Now, let us not think for a moment that these valiant volunteers simply went off to war whispering a death wish on their grinning lips. Every soldier, every wife, mother, father, sister, brother, son and daughter, every cousin, aunt and uncle, every grandparent, friend and neighbor, knew they had little chance of returning home. As the war dragged on, that knowledge grew with every day spent on the lines, fighting the enemy. Despite the necessity of the war, not everyone took comfort in knowing their soldier risked life and limb for a cause that some found hard to understand. For too many, the eloquent statements of sacrifice the soldiers’ wrote became a reality. In the four years of the war, historians estimate that well more than 620,000 men were killed in action. To put that number in perspective, the combined total of losses in the eleven other conflicts in American history since is 648, 000, not to mention the more than 475, 000 wounded soldiers who returned home. In the North, one out every ten men lost their life, while in the South the ratio is three out of ten.
The list of casualties from the war is staggering even today. Despite the tremendous loss of life, though, the most tragic sacrifice upon the altar of the country may have been President Lincoln’s own at the close of the war. It was as if God had loaned him to the nation for just a short while and then took him back again, leaving the nation to grieve. Some believe that his death united the country more than anything he accomplished in life.
In Love Abideth Still, Sarah’s reaction to Taylor’s bold statement of duty and sacrifice is not well received in the story, at least at first, but Taylor continually tries to convince her of his reasons for fighting in the war. His words are eloquent, perhaps romantic, in the grand vein of the mid-19th century mindset. His words, however, ring true, echoing the sentiment of soldiers in countless letters of the war. “It is not lightly,” he wrote,” that we have resolved to take on our duty, nor is it some flight of fancy that has taken hold of us to join the war and fight. We do so because we believe the survival of our nation, our very way of life, hangs in the balance. We do so knowing well that many of us through injury or sickness or mortal blows will not return home. It is a great struggle that runs far deeper than the seeming political issues that many say divide us. I firmly believe either it is a testing of God to unify our resolve to be one nation or a terrible plague birthed in the fires of Hell meant to destroy the bastion of freedom our grandfathers fought so valiantly to create… It is to this cause we have been called forth to serve; it is for this just cause we must emerge victorious, however terrible the cost to each one of us. I pray only you will understand my actions, not that you would accept them… To what calamitous purpose God has allowed this war with its sacrifice and ruin of so many precious souls upon the altar of our country’s unity, is yet to be seen; but I have seen far too much of the evil men can do to one another, and it has affected me far more deeply than I would like… I have been through the worse a man can endure and still survive. Still, even with the loss of so much life, I would not abandon my duty to protect our bleeding country… I have committed myself anew to my sworn duty. I dare not break my oath to our regiment, or to our country…”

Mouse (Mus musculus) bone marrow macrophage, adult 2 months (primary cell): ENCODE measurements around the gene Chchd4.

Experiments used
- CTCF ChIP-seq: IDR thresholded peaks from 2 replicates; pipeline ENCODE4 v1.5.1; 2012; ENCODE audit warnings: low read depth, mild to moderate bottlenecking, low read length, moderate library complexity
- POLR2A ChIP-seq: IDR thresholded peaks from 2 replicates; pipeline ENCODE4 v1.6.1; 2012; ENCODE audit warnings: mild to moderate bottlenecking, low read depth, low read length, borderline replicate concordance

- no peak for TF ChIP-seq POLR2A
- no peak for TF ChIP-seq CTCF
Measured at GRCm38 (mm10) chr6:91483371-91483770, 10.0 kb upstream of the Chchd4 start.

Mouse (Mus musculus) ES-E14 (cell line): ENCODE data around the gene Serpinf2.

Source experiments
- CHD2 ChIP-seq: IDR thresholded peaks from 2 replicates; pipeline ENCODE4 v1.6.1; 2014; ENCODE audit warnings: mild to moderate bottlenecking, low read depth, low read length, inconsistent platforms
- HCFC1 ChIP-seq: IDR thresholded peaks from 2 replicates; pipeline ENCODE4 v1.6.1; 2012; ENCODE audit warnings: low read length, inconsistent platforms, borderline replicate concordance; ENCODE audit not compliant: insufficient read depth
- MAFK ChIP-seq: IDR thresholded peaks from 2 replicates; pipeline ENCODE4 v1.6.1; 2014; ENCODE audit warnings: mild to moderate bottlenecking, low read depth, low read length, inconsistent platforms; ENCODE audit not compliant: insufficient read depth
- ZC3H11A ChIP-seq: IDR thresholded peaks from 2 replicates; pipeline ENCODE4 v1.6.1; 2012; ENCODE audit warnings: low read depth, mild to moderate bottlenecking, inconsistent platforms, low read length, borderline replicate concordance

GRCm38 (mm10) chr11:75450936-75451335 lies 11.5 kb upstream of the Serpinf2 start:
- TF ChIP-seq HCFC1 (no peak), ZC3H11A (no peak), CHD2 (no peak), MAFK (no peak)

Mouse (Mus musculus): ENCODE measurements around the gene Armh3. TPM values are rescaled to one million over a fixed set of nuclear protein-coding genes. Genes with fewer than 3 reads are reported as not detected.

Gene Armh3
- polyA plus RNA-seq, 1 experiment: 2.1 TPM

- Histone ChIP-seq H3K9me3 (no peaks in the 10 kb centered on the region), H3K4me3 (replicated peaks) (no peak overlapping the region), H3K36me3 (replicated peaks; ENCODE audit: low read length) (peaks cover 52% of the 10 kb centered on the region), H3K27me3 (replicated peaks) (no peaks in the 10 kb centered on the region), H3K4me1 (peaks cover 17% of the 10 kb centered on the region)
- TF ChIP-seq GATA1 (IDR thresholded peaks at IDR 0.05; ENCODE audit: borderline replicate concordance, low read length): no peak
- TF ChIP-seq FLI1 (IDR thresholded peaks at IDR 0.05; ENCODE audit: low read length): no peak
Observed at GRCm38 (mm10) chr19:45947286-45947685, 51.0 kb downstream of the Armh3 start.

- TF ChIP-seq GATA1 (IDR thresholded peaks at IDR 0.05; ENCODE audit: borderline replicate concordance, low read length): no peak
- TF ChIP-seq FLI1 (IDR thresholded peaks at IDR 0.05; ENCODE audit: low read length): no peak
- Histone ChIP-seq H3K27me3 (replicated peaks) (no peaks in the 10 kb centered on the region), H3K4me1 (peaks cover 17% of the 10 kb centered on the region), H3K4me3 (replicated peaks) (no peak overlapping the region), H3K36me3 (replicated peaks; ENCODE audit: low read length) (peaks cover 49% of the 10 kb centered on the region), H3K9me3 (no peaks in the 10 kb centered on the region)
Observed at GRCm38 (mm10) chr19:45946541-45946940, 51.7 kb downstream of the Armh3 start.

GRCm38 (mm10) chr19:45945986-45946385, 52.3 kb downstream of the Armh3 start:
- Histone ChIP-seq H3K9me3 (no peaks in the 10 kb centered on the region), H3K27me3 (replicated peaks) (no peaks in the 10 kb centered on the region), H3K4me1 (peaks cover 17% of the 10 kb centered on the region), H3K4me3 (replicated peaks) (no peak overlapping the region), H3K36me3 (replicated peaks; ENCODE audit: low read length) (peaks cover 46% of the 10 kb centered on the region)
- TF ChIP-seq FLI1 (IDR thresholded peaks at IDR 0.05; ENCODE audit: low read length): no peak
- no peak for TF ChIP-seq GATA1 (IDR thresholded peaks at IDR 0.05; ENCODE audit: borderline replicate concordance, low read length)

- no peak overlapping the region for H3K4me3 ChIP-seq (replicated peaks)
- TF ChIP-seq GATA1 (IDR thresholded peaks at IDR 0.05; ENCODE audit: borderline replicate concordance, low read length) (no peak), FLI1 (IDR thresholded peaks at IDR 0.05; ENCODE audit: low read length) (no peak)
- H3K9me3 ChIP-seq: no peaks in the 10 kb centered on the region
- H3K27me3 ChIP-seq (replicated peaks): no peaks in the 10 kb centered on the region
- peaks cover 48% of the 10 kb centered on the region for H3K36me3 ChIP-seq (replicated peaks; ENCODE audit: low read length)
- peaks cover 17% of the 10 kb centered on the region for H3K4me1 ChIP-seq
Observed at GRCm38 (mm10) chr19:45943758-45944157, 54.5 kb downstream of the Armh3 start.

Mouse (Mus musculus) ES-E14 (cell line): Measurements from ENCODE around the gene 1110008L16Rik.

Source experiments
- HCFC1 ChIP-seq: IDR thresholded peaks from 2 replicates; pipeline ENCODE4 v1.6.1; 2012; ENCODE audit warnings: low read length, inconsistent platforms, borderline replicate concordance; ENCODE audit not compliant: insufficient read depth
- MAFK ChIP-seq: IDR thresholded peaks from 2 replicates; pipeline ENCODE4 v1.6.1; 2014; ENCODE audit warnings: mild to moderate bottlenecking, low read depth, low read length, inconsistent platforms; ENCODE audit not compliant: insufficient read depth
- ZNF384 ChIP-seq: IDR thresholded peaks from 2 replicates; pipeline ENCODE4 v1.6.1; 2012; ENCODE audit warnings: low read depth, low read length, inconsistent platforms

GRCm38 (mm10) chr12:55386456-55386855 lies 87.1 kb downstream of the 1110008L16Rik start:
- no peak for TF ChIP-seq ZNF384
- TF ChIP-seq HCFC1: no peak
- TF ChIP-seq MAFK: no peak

Love Abideth Still is far more than a simple story of a tragic war; it is a fictional novel of my own 3rd great-grandparents, Taylor Brant and Sarah Ann Rezer. Taylor died as a paroled prisoner of war, offering up his life on the altar of his country—the last full measure of duty. I may have put fictitious words into the mouth of my Civil War ancestor in his letters, but I am certain that he, as well as his comrades, would have felt and lived every word he wrote. Remembering the sacrifice of those who have paid the ultimate price for their duty is the least we can do to honor our veterans.
Scott R. Rezer was born in Doylestown, Pennsylvania in 1963. He met his wife and best friend while serving in the U.S. Air Force. They have two grown children and live in the Southwest. He is an indie published author of five historical fiction novels ranging from the Civil War to the Crusades to ancient Biblical history. Two of his books have garnered Editor’s Choice selections by the Historical Novel Society (The Leper King and Shadow of the Mountain). He is currently at work on a second Civil War novel.
As a maintenance technician in the U.S. Air Force, he worked on an aging, outdated nuclear missile system of questionable safety. He believes he may have been unwittingly exposed to radioactive material that altered his DNA and gave him his writing ability—well, maybe not. It could be he simply acquired his ability from his grandmother who was a local historian and writer. He could never ask her a simple question without hearing her say with a wink, “Go look it up.” In so doing, she managed to instill in him a love of history and a wonderful sense of discovery that have stuck with him ever since.
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Scott R. Rezer, New Week New Face, #NWNF, Guest Post, On the Altar of my Country, Love Abideth Still